Making some summer sports observations


Some general summertime sports observations, while lamenting over how quickly the season seems to fly by after July 4.

We think of the Independence Day holiday, and what comes to mind is the ultimate in Americana: baseball, hot dogs, apple pie … fireworks. Certainly, many baseball fans will visit a ballpark this week or tune into a game on TV or online; or enjoy youth all-star tournaments.

n NASCAR heads back to Daytona for the holiday weekend, marking the second half of the season and the second race for Dale Earnhardt Jr. as part of the NBC broadcast team. Earnhardt received positive reviews after his debut race in the booth at Chicagoland, providing a healthy mix of experience and knowledge, sprinkled with a respect for the sport’s history that few others can as eloquently put into words.

The racing powers-that-be must be hoping that NASCAR’s longtime most popular driver serves as jumper-cables to a sport that has seen its energy draining for years now.

Overnight television ratings from Earnhardt’s debut show a 14 percent increase over the 2017 race; but just as telling is the metrics on Junior’s post-race broadcast posted to Twitter, which racked up nearly 88,000 views in less than 24 hours.

Perhaps the most promising review was Earnhardt’s himself, saying he had “fun, fun, fun,” which hopefully means he’ll be providing his insights and star power to NASCAR broadcasts for many years to come.

n While Americans focus on our summertime sports, the world is tuned in elsewhere. For the first time in three decades, the USA is not competing for the biggest prize in men’s soccer, after failing to qualify for the 2018 World Cup, now under way in Russia.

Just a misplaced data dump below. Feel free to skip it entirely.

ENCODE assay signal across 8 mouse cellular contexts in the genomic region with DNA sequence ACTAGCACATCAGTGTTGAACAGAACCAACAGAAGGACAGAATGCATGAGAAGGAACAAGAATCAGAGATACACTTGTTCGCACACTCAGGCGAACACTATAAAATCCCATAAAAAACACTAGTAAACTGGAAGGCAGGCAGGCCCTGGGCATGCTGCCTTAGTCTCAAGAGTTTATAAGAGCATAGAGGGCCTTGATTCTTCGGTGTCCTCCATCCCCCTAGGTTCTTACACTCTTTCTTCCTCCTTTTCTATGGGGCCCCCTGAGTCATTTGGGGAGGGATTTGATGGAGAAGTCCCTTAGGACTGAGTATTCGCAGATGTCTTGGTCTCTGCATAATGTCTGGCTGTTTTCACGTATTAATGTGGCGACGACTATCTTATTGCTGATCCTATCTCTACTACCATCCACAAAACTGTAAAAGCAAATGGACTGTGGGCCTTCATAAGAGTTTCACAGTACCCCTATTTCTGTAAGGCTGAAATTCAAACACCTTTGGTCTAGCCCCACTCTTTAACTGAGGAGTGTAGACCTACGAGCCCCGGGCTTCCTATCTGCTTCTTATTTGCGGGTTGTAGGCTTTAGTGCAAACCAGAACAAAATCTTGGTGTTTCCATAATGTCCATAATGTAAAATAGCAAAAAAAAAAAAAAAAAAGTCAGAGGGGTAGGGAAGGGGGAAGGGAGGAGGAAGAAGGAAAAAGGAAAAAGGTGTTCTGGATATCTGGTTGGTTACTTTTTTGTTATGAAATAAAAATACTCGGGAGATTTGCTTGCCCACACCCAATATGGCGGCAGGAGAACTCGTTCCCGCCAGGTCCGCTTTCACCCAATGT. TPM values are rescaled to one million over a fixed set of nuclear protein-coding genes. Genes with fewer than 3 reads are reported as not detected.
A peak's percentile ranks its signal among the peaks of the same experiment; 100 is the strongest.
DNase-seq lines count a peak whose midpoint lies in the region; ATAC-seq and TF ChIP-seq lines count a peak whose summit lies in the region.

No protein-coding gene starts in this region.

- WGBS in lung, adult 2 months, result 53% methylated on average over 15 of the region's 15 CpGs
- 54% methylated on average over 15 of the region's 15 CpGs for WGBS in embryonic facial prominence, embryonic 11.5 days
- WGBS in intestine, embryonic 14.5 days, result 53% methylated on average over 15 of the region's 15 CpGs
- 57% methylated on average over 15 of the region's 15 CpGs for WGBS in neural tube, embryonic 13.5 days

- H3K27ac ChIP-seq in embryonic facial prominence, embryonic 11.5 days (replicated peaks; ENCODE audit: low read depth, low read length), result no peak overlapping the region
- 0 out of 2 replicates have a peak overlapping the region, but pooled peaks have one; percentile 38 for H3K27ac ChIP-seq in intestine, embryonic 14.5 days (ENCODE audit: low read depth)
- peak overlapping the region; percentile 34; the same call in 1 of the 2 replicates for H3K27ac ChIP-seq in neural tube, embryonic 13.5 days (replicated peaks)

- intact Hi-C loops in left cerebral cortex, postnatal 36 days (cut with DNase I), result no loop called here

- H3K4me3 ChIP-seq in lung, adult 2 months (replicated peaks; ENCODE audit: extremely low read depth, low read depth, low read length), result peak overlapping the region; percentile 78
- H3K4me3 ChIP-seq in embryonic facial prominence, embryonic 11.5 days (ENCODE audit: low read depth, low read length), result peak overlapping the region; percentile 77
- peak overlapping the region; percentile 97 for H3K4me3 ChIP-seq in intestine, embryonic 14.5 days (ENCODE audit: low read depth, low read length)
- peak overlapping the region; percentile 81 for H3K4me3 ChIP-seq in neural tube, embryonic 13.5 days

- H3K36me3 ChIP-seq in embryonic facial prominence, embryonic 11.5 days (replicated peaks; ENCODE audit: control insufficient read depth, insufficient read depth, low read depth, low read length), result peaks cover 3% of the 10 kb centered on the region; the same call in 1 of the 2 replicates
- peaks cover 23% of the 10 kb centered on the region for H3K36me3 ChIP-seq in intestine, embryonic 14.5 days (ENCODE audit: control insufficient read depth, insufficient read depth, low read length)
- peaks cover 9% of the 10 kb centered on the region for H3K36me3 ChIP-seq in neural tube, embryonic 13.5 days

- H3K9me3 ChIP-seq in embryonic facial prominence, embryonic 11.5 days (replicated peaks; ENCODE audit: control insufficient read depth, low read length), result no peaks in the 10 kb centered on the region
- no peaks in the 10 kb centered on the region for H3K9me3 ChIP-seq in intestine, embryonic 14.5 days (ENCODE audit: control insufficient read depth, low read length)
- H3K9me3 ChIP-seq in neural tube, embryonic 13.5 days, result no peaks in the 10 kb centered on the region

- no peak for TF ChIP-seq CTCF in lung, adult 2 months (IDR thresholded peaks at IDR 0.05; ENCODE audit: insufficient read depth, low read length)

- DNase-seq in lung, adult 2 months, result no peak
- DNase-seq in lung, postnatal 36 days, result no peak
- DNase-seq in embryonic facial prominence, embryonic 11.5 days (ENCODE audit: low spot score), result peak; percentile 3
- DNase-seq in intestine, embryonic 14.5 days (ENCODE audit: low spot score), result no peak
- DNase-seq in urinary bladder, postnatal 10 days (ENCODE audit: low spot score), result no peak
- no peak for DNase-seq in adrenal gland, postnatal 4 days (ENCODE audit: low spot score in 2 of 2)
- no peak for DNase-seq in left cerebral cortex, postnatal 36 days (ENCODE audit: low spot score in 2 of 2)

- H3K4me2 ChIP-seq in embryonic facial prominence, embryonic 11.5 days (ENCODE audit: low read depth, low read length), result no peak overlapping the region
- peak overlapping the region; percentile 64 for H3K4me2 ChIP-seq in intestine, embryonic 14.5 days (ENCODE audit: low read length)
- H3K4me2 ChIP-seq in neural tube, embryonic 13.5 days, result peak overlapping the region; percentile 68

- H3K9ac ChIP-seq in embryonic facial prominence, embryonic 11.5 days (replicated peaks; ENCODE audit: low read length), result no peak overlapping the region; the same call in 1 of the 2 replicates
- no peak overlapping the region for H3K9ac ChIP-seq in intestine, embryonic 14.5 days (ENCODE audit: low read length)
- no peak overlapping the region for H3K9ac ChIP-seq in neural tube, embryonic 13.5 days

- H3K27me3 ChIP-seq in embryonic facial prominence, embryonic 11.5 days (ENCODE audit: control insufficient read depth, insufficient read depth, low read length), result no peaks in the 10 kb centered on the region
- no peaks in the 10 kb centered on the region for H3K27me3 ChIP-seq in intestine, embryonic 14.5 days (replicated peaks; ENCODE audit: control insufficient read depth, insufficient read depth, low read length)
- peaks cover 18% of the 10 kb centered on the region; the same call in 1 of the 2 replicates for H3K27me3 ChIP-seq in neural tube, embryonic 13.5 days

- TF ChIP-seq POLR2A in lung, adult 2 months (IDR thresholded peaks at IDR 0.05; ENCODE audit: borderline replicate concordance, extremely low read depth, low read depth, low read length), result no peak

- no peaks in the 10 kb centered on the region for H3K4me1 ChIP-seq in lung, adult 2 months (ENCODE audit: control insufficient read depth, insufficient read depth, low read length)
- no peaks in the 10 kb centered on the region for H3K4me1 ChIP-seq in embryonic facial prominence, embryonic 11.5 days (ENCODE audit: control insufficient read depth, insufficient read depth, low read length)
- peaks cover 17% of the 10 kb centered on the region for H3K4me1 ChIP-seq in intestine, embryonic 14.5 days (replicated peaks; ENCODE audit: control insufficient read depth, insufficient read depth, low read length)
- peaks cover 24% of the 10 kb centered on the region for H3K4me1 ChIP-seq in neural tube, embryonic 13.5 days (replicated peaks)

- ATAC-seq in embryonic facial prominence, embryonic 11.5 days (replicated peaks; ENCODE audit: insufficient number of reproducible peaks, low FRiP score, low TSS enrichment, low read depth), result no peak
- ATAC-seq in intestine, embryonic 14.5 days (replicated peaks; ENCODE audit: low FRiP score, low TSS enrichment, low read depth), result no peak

Will this absence set back American soccer? Quite likely, yes, perpetuating to the ongoing question of why the sport that is most popular around the globe is still struggling to truly take hold in the United States, despite the success of the U.S. women.

Cost of participation, particularly for youth travel programs, may be a factor, along with weaknesses in the grassroots efforts across the states. Children in other countries learn from more experienced coaches in many cases and have greater cultural support and facilities infrastructure than many places in the USA; and it’s still competing with the beloved American football.

We can hope that this year’s miss will provide a much-needed wake-up call to the U.S. men’s team, but it will probably take another couple of World Cup cycles for America to get back what we’ve lost.

n In another part of the planet, Serena Williams is back in England, after her star-studded appearance at the Royal Wedding this spring. Williams returns to the famed grass of Wimbledon.

It wouldn’t be surprising if the tennis legend outshines even her friend, the Duchess of Sussex, on the way to her eighth championship at the All-England Club.

Kellie Goodman Shaffer can be reached at Her column appears on Tuesdays.